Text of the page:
As capable driving forwards as he is when defending, the twenty-year-old has addressed a minor weakness of his game this season and added goals to his already extensive repertoire. And given that he’s been deployed on both flanks and has recently been used as a winger in winter trainer, he’s shown that he’s versatile too.
Surely he’ll be fighting for a place in CSKA’s starting eleven next season. Surely?
Club: Slovan Liberec
Does a nineteen-year-old midfielder with just three senior appearances to his name deserve to be on this list at the expense of, say, Antonin Barak or Dmitri Efremov?
Objectively, the answer is no.
But sometimes, you get a little feeling that a player is special and your gut instinct overrules whatever it is that your head is telling you.
With Zdenek Folprecht and a handful of other central midfielders absent in the run-up to Liberec’s tie with Sparta Prague towards the end of November, Jindrich Trpisovsky did not give fringe players such as Soune Soungole or Karel Knejzlik the chance to impose themselves on first-team affairs; he handed the opportunity to Machuca, who not even kicked a ball in anger for the senior side yet. And what a debut he had; he looked like he had been taking the fight to Sparta for years.
I am not sure what to expect of Machuca this year. He is certainly sure to benefit from the departure of club captain David Pavelka, but time will tell to what degree. Will he step up and fill the rather gaping hole in the centre of Liberec’s midfield or is he destined to spend time as an understudy to Folprecht and new signing Radim Breite?
However, if his debut is anything to go by, I’m tipping him to have a big year.
Club: Slavia Prague
One of many to walk through the gates of Eden this transfer window, Jaroslav Mihalik is on this list solely because of the name he has made south of the border.
Just twenty-one, Mihalik has already made over one-hundred senior appearances and is an established international at youth level, turning out for Slovakia’s U17s, U19s and U21s. So far this season, the winger – who I’ve been told is capable of playing on both the right and left flank -has featured eighteen times for Zilina, scoring six and setting up four (according to Transfermarkt.)
Will the switch to Slavia be the right one?
Club: Viktoria Plzen
From the substitutes’ bench at Pribram to Viktoria Plzen’s starting full-back, Ales Mateju enjoyed an exceptional 2015. The only question is whether or not he will be able to sustain his rapid progression through the Synot Liga’s ranks.
With Frantisek Rajtoral somewhere back to his usual form and Radin Reznik nearing full fitness after a year out, the young pretender has two full internationals looking to usurp him from the team.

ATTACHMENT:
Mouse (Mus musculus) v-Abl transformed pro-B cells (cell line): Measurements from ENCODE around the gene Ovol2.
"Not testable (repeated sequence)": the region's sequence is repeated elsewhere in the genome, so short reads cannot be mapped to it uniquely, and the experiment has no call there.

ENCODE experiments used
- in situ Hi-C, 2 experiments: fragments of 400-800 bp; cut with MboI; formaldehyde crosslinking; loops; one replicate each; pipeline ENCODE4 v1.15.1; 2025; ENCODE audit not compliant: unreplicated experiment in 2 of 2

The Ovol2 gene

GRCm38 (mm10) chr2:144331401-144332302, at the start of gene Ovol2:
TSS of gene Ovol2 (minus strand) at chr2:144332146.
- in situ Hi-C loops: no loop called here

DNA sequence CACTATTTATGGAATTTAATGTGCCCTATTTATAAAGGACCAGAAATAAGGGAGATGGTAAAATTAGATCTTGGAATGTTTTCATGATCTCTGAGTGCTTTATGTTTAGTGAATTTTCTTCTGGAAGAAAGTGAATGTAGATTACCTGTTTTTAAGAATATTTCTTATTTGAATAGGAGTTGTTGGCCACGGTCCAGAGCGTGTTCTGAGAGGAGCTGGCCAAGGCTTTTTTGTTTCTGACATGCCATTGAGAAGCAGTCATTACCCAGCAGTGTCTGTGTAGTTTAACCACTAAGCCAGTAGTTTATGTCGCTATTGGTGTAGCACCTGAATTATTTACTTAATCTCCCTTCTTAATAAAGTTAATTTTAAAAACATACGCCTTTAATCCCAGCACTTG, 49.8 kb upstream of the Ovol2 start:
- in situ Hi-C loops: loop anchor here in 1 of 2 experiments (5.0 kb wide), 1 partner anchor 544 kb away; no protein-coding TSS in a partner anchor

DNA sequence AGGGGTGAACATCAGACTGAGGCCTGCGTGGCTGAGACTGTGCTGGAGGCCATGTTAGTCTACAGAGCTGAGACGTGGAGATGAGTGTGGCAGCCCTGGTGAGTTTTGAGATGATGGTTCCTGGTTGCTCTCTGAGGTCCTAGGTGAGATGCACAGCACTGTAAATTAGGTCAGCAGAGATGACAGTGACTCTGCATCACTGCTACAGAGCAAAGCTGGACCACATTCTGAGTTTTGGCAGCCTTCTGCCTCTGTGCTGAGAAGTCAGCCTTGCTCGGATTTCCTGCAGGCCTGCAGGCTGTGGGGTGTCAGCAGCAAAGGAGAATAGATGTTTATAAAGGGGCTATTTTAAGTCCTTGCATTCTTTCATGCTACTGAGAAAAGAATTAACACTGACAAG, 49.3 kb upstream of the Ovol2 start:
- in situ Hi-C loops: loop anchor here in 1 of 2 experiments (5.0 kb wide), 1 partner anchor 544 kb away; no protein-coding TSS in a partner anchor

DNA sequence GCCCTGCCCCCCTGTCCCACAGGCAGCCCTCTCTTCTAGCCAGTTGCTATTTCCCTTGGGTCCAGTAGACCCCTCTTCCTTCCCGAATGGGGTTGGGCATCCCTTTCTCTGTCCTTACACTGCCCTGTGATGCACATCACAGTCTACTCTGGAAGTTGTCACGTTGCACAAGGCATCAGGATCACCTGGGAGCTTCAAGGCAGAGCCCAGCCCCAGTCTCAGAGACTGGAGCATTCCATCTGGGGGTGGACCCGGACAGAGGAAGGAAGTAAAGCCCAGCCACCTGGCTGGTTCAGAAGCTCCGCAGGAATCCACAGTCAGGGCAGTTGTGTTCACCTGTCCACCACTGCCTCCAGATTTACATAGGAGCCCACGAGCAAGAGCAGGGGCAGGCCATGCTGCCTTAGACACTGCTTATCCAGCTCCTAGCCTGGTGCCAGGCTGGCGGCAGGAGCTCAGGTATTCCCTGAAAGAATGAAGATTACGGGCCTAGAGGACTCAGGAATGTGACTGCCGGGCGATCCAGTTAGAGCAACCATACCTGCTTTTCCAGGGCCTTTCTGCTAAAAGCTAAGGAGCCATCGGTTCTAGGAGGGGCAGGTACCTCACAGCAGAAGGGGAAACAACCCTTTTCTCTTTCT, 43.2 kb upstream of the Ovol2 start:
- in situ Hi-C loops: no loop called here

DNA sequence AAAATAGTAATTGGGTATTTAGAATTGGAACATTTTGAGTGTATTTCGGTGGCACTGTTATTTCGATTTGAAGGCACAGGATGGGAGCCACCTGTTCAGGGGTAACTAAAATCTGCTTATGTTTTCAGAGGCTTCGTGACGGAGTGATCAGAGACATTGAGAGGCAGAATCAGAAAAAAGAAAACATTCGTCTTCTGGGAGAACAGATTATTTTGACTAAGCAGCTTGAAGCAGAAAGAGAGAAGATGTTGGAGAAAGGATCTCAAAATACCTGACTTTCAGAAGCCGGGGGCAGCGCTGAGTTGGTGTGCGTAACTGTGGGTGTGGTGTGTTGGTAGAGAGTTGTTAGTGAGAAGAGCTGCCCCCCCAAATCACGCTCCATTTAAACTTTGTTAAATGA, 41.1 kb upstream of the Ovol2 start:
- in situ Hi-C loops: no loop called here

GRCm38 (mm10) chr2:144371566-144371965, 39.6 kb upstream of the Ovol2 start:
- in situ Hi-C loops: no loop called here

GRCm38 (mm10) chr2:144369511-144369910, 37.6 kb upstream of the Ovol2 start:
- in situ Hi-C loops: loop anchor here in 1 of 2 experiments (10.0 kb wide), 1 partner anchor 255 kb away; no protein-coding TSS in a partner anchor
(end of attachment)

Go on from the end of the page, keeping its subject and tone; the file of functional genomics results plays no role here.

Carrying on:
In the short-term, Mateju has a battle on his hands. But medium-to-long-term? That right-back slot should be his and his alone.
Club: Bohemians 1905 (on loan from Sparta Prague)
To be blunt, Patrik Schick was going nowhere at Sparta Prague. That is not a criticism of his ability, Sparta’s youth system or the philosophy of Zdenek Scasny, but it is just the stark reality of being in the shadow of David Lafata (and for a time, Vaclav Kadlec).
So, his loan move to Bohemians 1905 this past summer was welcomed. Prior to his move across the capital, the gangly centre-forward had played just thirty-nine minutes of top-flight football in two seasons. Now, he is a regular starter who is providing both goals and assists for club and country on a consistent basis.
Yes, there are flaws. He isn’t as imposing as somebody with his height should be and his conversion rate is pretty poor all things considered, but week after week he has shown a willingness to put himself about, cause defenders problems and have a shot at goal whenever the opportunity arises.
He has the raw tools and talent required, he just needs the opportunity to grow and learn. After that, who knows.
Club: Slavia Prague
Prior to the start of this season, Tomas Soucek had not played a minute of competitive football for Slavia Prague. Fifteen games later, he has arguably become the team’s most important player.While other names at the club have stolen the headlines, Soucek has quietly gone about his business.
Rarely superfluous with the ball, the twenty-year-old does the dirty work in the middle-of-the-park that allows his more creative teammates to make the bombarding forward runs and Hollywood passes. He ranks fifth in the league in terms of physical battles won, is tenth overall for making interceptions, has collected six yellow cards in fifteen games (fourth highest in the country), and is the most likely Slavia player to throw himself into a tackle.
It would be wrong, however, to typecast him as a one-dimensional, thug of a midfielder that would appeal to the likes of Tony Pulis and company. Since becoming a Synot Liga regular he has scored three goals for club and country and is statistically in the upper echelon of performers when it comes to pass completion percentages. He can run, tackle, pass and score. What’s not to love?
Club: Mlada Boleslav
As mentioned in my 2015 report, Takacs fell out of favour at Teplice last year and would end the year on loan with second division high-flyers Banik Sokolov. By all accounts, his spell at Sokolov was nothing short of outstanding. Ultimately, this decision would have its consequences: The Czech U21 international called for a permanent move away from Na Stinadlech. Mlada Boleslav heard and duly answered.
Capable of playing as a defensive midfielder and as a centre-back, Takacs looks set for a very interesting 2016. He is more than capable to play at this level, but what was the reason for his shift from first-team regular to a bit-part player to outcast? Can this be explained by successive changes in management and tactical styles or is there something else that we don’t know about?
- Antonin Barak (Slavia Prague)
- Originally made the list, but dropped off after his move to Slavia. Talented, but first-team football could be an issue.
- Eldar Civic (Slovacko)
- Has all the stats to figure prominently, but I cannot recall ever seeing him play despite the Bosnian making fifteen appearances this season.
- Dmitri Efremov (Slovan Liberec, on loan from CSKA Moscow)
- At times amazing, at times invisible. When he switches it on, though, he is unplayable.
- Jiri Januska (Pribram)
- Pribram’s next midfield star.
- Lukas Julis (Sparta Prague)
- There’s the small problem of David Lafata. Playing time will be hard to come by.
*Young ‘un = Born on or after 01.01.1994.
- Posted by Chris Boothroyd
- On 7th February 2016